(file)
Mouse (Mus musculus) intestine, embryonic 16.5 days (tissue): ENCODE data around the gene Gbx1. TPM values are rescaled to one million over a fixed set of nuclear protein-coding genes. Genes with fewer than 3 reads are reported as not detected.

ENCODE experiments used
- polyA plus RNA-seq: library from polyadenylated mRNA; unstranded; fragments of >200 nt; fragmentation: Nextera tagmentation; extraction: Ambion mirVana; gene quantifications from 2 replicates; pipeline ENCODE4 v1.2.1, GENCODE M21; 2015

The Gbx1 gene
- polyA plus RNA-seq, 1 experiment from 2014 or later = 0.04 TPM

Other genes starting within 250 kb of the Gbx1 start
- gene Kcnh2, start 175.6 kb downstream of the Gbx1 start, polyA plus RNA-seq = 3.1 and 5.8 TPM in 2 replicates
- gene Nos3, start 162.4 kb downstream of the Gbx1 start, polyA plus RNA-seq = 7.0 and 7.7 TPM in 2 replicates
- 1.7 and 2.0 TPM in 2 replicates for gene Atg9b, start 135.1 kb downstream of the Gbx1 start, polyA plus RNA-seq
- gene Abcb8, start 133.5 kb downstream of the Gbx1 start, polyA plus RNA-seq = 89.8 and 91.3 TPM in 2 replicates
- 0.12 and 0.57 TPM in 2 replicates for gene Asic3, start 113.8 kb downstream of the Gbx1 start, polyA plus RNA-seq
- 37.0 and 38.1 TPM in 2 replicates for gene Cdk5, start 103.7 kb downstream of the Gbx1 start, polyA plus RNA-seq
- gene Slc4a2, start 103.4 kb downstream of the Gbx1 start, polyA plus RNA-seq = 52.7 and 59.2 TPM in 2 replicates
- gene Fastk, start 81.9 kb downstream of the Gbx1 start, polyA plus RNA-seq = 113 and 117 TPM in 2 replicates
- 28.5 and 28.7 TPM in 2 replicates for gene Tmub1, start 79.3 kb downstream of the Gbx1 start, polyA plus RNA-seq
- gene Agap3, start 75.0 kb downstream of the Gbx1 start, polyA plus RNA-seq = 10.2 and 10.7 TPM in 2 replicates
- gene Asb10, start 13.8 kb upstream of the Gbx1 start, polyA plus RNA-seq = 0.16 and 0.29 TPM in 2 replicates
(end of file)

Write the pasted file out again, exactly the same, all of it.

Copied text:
Mouse (Mus musculus) intestine, embryonic 16.5 days (tissue): ENCODE data around the gene Gbx1. TPM values are rescaled to one million over a fixed set of nuclear protein-coding genes. Genes with fewer than 3 reads are reported as not detected.

ENCODE experiments used
- polyA plus RNA-seq: library from polyadenylated mRNA; unstranded; fragments of >200 nt; fragmentation: Nextera tagmentation; extraction: Ambion mirVana; gene quantifications from 2 replicates; pipeline ENCODE4 v1.2.1, GENCODE M21; 2015

The Gbx1 gene
- polyA plus RNA-seq, 1 experiment from 2014 or later = 0.04 TPM

Other genes starting within 250 kb of the Gbx1 start
- gene Kcnh2, start 175.6 kb downstream of the Gbx1 start, polyA plus RNA-seq = 3.1 and 5.8 TPM in 2 replicates
- gene Nos3, start 162.4 kb downstream of the Gbx1 start, polyA plus RNA-seq = 7.0 and 7.7 TPM in 2 replicates
- 1.7 and 2.0 TPM in 2 replicates for gene Atg9b, start 135.1 kb downstream of the Gbx1 start, polyA plus RNA-seq
- gene Abcb8, start 133.5 kb downstream of the Gbx1 start, polyA plus RNA-seq = 89.8 and 91.3 TPM in 2 replicates
- 0.12 and 0.57 TPM in 2 replicates for gene Asic3, start 113.8 kb downstream of the Gbx1 start, polyA plus RNA-seq
- 37.0 and 38.1 TPM in 2 replicates for gene Cdk5, start 103.7 kb downstream of the Gbx1 start, polyA plus RNA-seq
- gene Slc4a2, start 103.4 kb downstream of the Gbx1 start, polyA plus RNA-seq = 52.7 and 59.2 TPM in 2 replicates
- gene Fastk, start 81.9 kb downstream of the Gbx1 start, polyA plus RNA-seq = 113 and 117 TPM in 2 replicates
- 28.5 and 28.7 TPM in 2 replicates for gene Tmub1, start 79.3 kb downstream of the Gbx1 start, polyA plus RNA-seq
- gene Agap3, start 75.0 kb downstream of the Gbx1 start, polyA plus RNA-seq = 10.2 and 10.7 TPM in 2 replicates
- gene Asb10, start 13.8 kb upstream of the Gbx1 start, polyA plus RNA-seq = 0.16 and 0.29 TPM in 2 replicates